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Death By Milk Truck in Expiration Date

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Sure, it's funny when an adult man shows his butt in a movie or winces to the sounds of explosive diarrhea. The Will Ferrells and Ben Stillers have their places. But sometimes I crave a laugh that doesn't come from potty humor, and to do that job there are films like Expiration Date. Clever funny, dark funny.

Expiration Date, an independent film screened during the True West Cinema Festival, opens in Boise on Friday, August 18, at The Flicks. The movie is a story within a story, told by a patient Native American elder to a smarmy young dancer who wants off the rez. The elder recounts the story about Charlie Silvercloud, a third-generation Native American who lives in Seattle. Charlie's got baggage: a cursed lineage suggesting that he, like the other men in his family, will die on his 25th birthday after being hit by a milk truck. His father died on his 25th birthday when he was hit by a milk truck, as did his grandfather, and in the week before his 25th birthday, Charlie begins to plan accordingly by checking off items on a list of things to do before he kicks the bucket (such as cancel his cell phone and water his plants).

But while he's casket shopping, he meets Bessie Smith, an annoying yet lovable woman planning the funeral for her mother, and Bessie has some lessons about life for Charlie. A romance buds, but it sure is bad timing.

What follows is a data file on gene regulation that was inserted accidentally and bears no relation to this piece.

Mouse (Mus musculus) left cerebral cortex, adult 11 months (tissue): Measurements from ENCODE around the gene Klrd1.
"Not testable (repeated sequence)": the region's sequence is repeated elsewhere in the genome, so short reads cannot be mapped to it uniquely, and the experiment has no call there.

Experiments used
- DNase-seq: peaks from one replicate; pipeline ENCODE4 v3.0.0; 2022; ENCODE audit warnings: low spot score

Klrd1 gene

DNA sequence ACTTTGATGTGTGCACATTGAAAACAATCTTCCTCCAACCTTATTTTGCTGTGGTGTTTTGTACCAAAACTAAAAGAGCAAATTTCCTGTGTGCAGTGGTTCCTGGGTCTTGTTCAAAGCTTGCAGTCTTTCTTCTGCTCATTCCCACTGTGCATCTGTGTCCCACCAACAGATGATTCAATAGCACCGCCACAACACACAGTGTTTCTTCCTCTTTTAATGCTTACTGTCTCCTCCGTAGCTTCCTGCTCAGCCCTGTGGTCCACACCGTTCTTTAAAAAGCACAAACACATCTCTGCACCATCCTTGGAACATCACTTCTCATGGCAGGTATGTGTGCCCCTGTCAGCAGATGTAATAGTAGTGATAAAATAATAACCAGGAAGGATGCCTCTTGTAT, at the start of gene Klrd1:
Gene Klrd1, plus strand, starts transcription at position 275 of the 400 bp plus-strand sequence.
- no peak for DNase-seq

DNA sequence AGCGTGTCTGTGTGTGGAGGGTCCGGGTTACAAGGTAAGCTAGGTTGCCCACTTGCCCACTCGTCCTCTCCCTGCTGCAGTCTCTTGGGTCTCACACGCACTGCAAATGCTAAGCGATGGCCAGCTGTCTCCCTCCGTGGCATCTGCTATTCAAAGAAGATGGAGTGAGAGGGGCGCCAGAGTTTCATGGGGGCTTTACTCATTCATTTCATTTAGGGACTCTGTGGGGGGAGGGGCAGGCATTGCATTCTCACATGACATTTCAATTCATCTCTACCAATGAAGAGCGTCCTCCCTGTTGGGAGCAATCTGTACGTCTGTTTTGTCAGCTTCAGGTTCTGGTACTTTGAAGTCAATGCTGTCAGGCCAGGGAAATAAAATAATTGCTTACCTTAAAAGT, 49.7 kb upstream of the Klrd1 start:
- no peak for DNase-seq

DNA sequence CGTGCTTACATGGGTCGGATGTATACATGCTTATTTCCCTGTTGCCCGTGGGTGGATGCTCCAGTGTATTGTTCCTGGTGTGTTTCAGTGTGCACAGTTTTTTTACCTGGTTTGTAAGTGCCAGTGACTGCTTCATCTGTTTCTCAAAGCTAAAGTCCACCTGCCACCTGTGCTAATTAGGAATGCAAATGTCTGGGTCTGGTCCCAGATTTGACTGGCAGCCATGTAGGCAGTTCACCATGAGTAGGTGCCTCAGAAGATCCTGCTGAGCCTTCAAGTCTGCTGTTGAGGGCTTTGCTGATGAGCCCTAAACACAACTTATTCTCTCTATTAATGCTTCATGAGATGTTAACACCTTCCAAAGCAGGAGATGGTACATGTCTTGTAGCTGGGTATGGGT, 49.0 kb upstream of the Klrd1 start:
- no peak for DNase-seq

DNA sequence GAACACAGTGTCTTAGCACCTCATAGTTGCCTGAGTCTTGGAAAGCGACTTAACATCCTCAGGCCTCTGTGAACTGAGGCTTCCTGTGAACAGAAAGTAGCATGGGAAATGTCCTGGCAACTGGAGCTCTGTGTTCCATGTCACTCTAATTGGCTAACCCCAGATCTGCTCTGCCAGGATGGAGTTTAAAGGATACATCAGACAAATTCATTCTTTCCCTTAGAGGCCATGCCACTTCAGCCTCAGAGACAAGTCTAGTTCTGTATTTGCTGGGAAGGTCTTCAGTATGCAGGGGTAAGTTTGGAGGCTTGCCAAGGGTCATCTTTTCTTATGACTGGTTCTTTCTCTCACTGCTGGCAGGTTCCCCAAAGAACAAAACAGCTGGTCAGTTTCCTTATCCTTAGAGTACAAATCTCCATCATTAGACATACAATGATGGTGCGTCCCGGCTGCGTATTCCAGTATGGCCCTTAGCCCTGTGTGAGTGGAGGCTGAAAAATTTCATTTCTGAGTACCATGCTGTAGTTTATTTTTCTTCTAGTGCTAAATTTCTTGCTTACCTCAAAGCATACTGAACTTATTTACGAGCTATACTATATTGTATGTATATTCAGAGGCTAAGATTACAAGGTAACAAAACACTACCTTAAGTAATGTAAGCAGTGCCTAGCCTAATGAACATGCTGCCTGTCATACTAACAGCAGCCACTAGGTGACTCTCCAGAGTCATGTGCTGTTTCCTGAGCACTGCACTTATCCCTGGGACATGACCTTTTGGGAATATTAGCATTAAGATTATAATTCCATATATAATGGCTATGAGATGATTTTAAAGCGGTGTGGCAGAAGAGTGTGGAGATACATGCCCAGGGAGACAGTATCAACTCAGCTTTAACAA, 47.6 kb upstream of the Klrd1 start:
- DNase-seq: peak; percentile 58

The lead actors are charismatic (including Dee Wallace-Stone, the mom from E.T.), all owning the right blend of neurosis and warmth. The peripheral characters, the faithful patrons of the coffee shop where Charlie makes coffee, are hysterically nuts. But the subtle witticism of the writing and filming is why Expiration Date has done so well on the film festival circuit.

What happens to Charlie and what he learns about himself is no big surprise, but the events that transpire as the menacing milk truck appears with increasing frequency while the clock ticks down to death day are clever, metaphorical and not yet played out in Hollywood. The film's message of revisiting your roots in order to learn about yourself is also refreshing because it comes through the specific theme of dance, not just some whimsical revelation.

While speaking in Boise during True West Cinema Festival, the film's director Rick Stevenson, admitted that the script had been revised more than 17 times over seven years. But he should deem it worthwhile work, because the end result may in fact be the best romantic comedy about death by milk truck ever made.

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